The ripple effect of Crimea
By Messenger Staff
Wednesday, March 19Different countries have displayed different attitudes towards Russia’s conduct concerning the Crimean issue. Some have preferred to take a neutral position by neither condemning nor supporting Russia (there were almost no voices entirely supporting Moscow). Most have condemned Russia, and Georgia was among them.
Of course, by taking this position, Georgia risks complicating its attempts to regulate relations with the Kremlin. In addition, Georgia still awaits Russia’s response after it went ahead and initialed the European Association agreement recently.
The positions of western countries like the EU, the US, Canada, South Korea and Japan will be crucial.
The immediate reaction is that the Kremlin has won: it did what it wanted to do and has so far suffered few consequences for its actions. As such, Russia revealed a new sort of politics that can be used against its neighbors, and the entire world has probably taken note.
The signs of such a behavior have started to appear as far back as 2008 when Russia attacked Georgia. However, Russian action in Georgia were not on such a grand scale, thus the international community did precious little aside from offering the usual condemnatory response in the media.
The world community has unfortunately been careless: Russia has become much more arrogant, and its criminal annexation of Crimea will only serve to encourage Moscow to continue its aggressive steps in the future (first against its neighbors).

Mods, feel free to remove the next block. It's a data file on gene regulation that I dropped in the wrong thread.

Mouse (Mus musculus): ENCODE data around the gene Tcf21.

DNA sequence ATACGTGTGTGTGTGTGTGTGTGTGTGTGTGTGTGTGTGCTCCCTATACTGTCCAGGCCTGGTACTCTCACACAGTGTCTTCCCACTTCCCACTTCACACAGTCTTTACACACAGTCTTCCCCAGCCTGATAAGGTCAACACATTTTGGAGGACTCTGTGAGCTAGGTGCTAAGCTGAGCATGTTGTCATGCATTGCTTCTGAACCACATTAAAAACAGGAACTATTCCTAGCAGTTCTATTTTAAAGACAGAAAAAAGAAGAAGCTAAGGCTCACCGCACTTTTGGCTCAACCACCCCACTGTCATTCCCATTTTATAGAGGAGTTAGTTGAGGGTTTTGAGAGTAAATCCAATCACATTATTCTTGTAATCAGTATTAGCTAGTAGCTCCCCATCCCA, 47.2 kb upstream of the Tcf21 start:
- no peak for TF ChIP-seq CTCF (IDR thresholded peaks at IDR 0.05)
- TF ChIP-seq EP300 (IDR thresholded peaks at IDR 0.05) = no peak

Some analysts speculate that Moldova will become Russia’s next target of aggression because of the Russian-populated and separatist-oriented region of Pridnestrovie.
What is Georgia’s position? It is clear that Moscow will become more aggressive against Tbilisi as well. For this reason Georgia hopes that the European Union will accelerate the EU Association Membership process and Tbilisi is banking on NATO’s membership action plan (MAP) in September.
At the same time, it is well known that Moscow is against both of these steps. So pressure from Moscow is inevitable. The question remains though: is Georgia ready to resist Russian pressure or, in other words: is the West ready to protect Georgia?
The developments in Crimea don’t paint a rosy picture for the above.
The official position of Georgia condemns Moscow’s conduct and Georgia steadfastly supports the sovereignty and territorial integrity of Ukraine. The official position also recommends that the international community force Russia to take back its decisions. However, it is unlikely that anything of this kind will take place amid Russia’s current victorious euphoria.
In the background of all of this, Georgia’s breakaway territories of Abkhazia and South Ossetia welcome the results of Crimean referendum and Russia’s decision to integrate these territories into the Russian Federation.
Some say South Ossetia will be next under the slogan of “Uniting one Ossetian nation – North and South” into one entity under the Russian umbrella. As for Abkhazia, it will do as the Russian strategic interests prompt.